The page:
Conservation Group Suing Wisconsin DNR Over No Winter Wolf Season

by Kayla Zadel

The Wisconsin Department of Natural Resources now has a legal matter on its hands. A conservation group, Hunter Nation Inc., a Kansas-based hunting advocacy group, with the help of the Wisconsin Institute for Law & Liberty (WILL), filed a lawsuit today (Feb 2.) in Jefferson County.

The suit is against DNR Secretary Preston Cole, the DNR, and Natural Resources Board (NRB) for not holding a wolf season in Wisconsin this January and February.

The president of Hunter Nation, Luke Hilegemann, says Governor Tony Evers, Cole, the Wisconsin DNR, and NRB are violating 2011’s Act 169. It states the DNR “shall” put on a wolf season any time the U.S. Fish and Wildlife Service (USFWS) delists timberwolves, Outdoors News reports.

Furthermore, it asks the court to order the DNR to “immediately establish an open season for hunting and trapping wolves.”

After six years of federal protections, wolves were once again delisted from the endangered species list on Jan. 4 by the USFWS. Now it’s up to the state on how they handle the population.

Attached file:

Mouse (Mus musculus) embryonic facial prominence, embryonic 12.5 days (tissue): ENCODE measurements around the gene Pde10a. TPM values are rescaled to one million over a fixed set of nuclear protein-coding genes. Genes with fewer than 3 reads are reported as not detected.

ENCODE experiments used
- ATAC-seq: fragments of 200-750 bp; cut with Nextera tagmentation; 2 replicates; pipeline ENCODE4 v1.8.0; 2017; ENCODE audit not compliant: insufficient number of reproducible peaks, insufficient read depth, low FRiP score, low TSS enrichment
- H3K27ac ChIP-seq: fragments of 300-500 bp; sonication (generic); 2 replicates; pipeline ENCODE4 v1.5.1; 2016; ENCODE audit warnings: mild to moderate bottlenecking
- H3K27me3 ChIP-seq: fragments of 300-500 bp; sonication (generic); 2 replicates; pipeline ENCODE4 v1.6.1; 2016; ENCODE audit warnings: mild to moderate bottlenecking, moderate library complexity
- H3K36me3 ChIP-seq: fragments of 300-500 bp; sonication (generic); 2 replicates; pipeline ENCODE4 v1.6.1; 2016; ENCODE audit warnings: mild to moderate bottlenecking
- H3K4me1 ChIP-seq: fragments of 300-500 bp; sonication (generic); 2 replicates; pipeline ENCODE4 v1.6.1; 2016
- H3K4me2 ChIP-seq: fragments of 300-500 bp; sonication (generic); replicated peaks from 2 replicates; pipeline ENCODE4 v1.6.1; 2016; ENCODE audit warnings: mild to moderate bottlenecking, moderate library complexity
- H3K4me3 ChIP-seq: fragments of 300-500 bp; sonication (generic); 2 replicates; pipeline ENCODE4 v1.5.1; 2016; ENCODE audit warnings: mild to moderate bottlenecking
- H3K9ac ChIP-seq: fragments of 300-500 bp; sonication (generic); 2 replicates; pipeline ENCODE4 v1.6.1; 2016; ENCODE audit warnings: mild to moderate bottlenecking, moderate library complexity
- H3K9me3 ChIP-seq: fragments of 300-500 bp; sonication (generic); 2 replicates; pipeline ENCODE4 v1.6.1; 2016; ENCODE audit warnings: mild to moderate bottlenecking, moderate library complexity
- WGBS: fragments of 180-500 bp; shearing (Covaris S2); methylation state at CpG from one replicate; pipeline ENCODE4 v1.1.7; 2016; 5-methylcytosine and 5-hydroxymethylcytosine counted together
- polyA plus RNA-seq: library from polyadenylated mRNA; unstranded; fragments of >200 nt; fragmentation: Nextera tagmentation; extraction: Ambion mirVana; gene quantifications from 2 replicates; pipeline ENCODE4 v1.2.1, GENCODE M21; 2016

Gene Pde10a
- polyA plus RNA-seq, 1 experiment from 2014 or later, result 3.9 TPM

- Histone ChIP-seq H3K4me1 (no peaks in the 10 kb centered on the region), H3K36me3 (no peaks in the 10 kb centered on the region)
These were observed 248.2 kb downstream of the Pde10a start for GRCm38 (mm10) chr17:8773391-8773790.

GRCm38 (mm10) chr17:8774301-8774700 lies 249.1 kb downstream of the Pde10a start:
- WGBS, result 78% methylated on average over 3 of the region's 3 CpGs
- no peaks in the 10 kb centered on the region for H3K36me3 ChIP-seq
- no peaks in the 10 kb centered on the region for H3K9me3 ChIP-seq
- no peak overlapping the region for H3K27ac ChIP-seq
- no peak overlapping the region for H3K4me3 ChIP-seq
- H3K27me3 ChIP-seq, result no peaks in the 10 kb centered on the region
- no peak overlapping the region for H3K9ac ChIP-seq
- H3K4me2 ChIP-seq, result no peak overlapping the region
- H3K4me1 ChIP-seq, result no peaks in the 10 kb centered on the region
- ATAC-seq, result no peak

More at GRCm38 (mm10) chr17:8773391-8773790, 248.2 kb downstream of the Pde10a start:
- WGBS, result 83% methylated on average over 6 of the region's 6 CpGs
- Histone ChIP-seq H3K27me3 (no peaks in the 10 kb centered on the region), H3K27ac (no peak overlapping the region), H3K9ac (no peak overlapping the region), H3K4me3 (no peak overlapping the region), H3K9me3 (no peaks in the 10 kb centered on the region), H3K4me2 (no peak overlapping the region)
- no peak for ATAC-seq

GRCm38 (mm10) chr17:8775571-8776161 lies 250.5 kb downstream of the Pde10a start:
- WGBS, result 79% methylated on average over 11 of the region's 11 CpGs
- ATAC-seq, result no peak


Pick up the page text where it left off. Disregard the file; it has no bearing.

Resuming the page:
The DNR’s chief legal counsel, Cheryl Heilman believes that there still is time to hold a wolf season. That could start this month if the Jefferson County Circuit Court acts quickly and rules in the conservation group’s favor.

Additionally, the DNR states the timeline was too short to put a season in place this winter.

Wolves in Wisconsin

This is the latest news to come on the delisting of wolves and their management in the United States. The wolves in Wisconsin were a native carnivore before they were eradicated in the 1950s after years of unregulated hunting. However, protection increased for the wolf, especially during the 1973 Endangered Species Act. As a result, the wolf population began to increase.

From there it continued to steadily grow from the 1980s into the 2010s. Then after the animal was delisted in 2012, the DNR held a wolf season for three years.

Now with this new decision, the change allows hunters to use lethal measures to kill and trap the wolves, especially if their livelihood, like livestock, is under attack.

There’s been an estimated 1,195 wolves in and 256 packs in Wisconsin last winter. According to the DNR, this is a high count for the species.